“Great cheese come from happy cows. Happy cows come from California.” I’m taking more stock in to this…cheesy line from the California Milk Advisory Board. Read more and you’ll understand why.
I, did a little grocery shopping yesterday, and as I cruised the dairy section to pick up this week’s worth of breakfast (Yoplait yogurt), I made a discovery. I had already thrown my selection into the basket as I saw a yogurt made by a company called Brown Cow. I picked up a cup and noticed that there was a special little label that said something along the lines of “Certified Humane”. Now, I had never been the kind of girl with a predilection for anything labeled “organic”, but this label really interested me. As I considered the idea of my food being “Certified Humane”, I realized that this is something that I would be willing to pay a little extra for. I immediately replaced my Yoplait with Brown Cow.
This comes on the heels of recently watching the movie, Life in a Day, in which I saw a cow being slaughtered. I have to be honest, that scene made me a little ashamed of being the steak-loving girl that I am. It made me sad about the state of our food supply chain and the fact that we as a society take for granted the things we find in our grocery stores every day. We raise livestock for food, without any regard for the well-being of the animals. This doesn’t mean that I believe that we humans are meant to be vegans or vegetarians. But I do believe that just because an animal is being raised to be, at some point, our food, that they don’t deserve to be treated and slaughtered as humanely as possible. I’m, no hippie, but I find myself believing that supporting irresponsible farming practices and consuming animals that have been raised and slaughtered inhumanely affects us – maybe not immediately, maybe not physically, but certainly emotionally and spiritually.
This is kind of interesting for me to think about, considering I’ve never really been much for buying anything organic. If you really think about it, organic is really the “small potatoes” part of the issue with our food suppliers. If you’d like to educate yourself a little more on what organic means, take a peek at my links as I’ve included one from the USDA. Maybe my reading comprehension skills are a little rusty having been out of school for so long, but it seems like the organic movement is kind of selfish. It focuses on eliminating the obvious things that are done to our food that may directly or indirectly affect our health as humans. It does nothing to ensure the well-being of the animals themselves.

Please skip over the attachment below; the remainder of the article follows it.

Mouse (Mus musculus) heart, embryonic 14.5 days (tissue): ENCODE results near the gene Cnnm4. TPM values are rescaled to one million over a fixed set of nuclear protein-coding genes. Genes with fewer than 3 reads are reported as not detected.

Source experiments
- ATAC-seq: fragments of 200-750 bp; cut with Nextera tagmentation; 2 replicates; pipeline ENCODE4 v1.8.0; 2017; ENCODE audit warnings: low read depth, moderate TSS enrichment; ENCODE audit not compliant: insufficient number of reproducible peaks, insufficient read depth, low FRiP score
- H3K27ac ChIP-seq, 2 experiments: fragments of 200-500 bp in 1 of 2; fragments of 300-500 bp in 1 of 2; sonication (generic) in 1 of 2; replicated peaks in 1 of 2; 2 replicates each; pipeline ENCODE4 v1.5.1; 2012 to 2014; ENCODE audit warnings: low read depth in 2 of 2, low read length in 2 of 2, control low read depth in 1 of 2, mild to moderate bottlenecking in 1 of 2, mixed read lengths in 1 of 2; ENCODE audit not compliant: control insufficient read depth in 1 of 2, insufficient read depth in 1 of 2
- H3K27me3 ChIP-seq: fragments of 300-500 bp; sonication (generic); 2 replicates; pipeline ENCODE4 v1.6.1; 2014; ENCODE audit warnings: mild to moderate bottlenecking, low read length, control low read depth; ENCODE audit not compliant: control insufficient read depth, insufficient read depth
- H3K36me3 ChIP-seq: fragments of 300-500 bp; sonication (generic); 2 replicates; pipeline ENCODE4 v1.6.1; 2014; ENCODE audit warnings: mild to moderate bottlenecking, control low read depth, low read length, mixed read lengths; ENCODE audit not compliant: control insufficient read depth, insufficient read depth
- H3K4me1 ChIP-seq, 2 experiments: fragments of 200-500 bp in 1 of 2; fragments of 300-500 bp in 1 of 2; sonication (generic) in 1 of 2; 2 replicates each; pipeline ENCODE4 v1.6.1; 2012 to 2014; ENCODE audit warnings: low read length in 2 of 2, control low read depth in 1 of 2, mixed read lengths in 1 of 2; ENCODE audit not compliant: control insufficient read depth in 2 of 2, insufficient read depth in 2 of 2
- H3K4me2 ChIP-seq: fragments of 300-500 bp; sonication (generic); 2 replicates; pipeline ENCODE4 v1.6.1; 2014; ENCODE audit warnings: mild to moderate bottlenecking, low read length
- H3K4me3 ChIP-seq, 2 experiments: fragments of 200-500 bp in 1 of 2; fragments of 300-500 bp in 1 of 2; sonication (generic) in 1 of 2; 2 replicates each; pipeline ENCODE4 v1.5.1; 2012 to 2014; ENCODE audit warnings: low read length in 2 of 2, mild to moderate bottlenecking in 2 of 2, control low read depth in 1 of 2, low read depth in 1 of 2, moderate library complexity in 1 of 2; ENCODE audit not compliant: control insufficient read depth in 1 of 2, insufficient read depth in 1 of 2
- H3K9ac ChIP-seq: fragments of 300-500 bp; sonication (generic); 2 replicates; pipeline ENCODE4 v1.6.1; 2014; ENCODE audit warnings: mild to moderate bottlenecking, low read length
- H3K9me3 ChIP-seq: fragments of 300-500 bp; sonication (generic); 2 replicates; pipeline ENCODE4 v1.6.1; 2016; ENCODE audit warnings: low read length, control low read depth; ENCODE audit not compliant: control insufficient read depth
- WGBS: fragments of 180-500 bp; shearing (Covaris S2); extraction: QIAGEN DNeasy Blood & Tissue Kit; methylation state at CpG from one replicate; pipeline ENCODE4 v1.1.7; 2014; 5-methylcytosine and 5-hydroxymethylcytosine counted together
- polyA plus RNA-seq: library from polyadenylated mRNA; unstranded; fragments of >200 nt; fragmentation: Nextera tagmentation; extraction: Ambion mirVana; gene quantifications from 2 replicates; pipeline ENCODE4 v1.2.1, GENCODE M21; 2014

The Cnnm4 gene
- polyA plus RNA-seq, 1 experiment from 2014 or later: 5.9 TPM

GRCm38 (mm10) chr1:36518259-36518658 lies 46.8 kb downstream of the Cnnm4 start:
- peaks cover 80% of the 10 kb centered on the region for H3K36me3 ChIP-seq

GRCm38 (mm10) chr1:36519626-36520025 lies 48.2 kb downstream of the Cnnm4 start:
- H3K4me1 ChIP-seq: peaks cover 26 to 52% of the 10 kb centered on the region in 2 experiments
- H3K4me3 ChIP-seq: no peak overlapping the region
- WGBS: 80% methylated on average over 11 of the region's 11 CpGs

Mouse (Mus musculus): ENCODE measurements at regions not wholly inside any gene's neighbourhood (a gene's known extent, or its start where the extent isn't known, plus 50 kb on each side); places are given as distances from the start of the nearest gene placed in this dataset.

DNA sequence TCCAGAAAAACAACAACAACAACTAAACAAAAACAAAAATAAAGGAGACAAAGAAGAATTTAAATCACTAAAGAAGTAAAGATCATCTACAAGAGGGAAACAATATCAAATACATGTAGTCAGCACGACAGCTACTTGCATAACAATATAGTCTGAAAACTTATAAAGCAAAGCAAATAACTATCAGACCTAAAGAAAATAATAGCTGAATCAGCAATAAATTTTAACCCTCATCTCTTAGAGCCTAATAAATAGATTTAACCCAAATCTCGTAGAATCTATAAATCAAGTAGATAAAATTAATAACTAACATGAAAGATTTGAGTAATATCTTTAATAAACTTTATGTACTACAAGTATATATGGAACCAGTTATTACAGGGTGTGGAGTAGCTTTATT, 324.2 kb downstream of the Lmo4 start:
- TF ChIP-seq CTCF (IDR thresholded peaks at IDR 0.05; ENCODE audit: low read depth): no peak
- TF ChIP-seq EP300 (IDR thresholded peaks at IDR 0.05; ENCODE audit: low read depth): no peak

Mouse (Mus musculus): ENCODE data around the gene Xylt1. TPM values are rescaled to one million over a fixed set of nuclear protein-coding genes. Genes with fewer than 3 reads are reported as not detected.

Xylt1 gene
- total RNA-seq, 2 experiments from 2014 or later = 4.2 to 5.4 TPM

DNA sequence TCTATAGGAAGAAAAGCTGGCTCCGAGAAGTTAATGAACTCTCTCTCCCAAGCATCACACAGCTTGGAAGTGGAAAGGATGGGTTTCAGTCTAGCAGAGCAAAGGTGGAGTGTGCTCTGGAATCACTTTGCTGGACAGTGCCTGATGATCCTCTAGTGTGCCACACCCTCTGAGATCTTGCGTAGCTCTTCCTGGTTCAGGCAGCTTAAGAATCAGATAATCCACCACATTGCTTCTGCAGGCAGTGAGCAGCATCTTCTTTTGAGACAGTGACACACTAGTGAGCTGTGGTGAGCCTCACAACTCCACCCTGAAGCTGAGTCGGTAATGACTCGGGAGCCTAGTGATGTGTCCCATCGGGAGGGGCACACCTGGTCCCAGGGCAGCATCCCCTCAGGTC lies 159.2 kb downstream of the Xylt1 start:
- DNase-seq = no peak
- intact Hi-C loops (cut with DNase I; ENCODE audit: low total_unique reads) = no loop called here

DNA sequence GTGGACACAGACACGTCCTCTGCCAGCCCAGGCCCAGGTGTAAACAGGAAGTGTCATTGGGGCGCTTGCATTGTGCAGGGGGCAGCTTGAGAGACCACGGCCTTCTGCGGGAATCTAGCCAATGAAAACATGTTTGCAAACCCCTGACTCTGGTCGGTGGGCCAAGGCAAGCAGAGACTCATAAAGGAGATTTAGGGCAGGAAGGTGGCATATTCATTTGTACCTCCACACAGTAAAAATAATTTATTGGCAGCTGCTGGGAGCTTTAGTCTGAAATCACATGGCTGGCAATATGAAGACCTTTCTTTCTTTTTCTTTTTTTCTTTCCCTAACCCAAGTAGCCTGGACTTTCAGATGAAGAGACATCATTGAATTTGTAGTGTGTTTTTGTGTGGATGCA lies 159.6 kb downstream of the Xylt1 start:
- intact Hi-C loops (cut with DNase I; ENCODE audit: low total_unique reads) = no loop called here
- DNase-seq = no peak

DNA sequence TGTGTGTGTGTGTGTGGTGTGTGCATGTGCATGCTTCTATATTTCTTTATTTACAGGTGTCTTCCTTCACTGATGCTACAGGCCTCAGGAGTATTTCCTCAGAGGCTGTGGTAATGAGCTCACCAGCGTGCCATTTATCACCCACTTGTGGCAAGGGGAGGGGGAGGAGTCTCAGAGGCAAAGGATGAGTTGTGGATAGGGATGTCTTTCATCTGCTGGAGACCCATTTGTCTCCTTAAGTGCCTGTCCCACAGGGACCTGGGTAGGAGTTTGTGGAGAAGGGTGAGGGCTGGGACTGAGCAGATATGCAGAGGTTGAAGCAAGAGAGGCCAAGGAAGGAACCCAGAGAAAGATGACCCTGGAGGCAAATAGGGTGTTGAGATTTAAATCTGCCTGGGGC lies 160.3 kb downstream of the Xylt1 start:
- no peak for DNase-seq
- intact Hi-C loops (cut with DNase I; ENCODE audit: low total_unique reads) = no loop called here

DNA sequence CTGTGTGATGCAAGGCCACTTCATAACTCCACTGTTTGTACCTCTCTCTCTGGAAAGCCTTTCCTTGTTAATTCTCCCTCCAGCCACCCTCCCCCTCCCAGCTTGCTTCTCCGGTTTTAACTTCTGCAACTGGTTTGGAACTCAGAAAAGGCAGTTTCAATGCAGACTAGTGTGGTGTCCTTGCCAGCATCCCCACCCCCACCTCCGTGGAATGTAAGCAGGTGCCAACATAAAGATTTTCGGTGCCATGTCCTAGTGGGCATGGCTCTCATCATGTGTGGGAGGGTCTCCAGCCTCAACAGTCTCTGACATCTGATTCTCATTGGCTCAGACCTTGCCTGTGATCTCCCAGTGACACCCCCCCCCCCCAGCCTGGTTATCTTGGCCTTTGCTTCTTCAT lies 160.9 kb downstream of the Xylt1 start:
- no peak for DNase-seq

If you see a product labeled as certified humane, it means that the product meets the Humane Farm Animal Care program standards, which includes nutritious diet without antibiotics or hormones, animals raised with shelter, resting areas, sufficient space and the ability to engage in natural behaviors (as stated on their website – I’ve posted the link to this one as well). Now isn’t this what we all should be aiming for? Not only are the regulations set forth by the USDA satisfied, but it goes a step further, ensuring that the animals are treated with the respect they deserve. We wouldn’t need the USDA to certify anything as being organic if our food suppliers were held to this standard.
The more I think about this, the more enraged I get. This shouldn’t be a special badge of honor, just like McDonalds saying their burgers are made with 100% real beef shouldn’t be. Burgers are supposed to be made with beef. Sorry Ronald, you don’t get extra gold stars for it. Cows should be treated like cows, they should be allowed to graze and act like, well, cows. The same with any other animals that we use for food. I’m tired of people getting extra credit for doing the things they should be doing. I don’t get a pat on the back for taking care of my dog, and I don’t do it because I expect special recognition for it. I do it because I love her, and care about her well-being. I respect her for the companionship she provides me with. We need to do the same with our food. We should be grateful and respectful for the nourishment it provides us with, and treat it as such.
Having said that, I would also like to note that I understand the idea of commercial farming/ranching. I get that there is a huge demand for a high volume of low-cost food. I understand that we, as consumers, have created the conceived need for this “efficient” but disrespectful industry. I for one am guilty for perpetuating this ugliness. But I also understand that we have the ability, and the responsibility to change this. We need to make a stand for what’s right, even if it means we’re forking out a few extra dollars for our food. Things won’t change until we as individuals take responsibility for our part in the inhumane farming practices we helped create. It makes me sad that this is where we’ve sunk to, but, if this certified humane program is what it takes to get us back on the straight and narrow, then I’m for it.
Let’s call this a new years resolution. What do you think?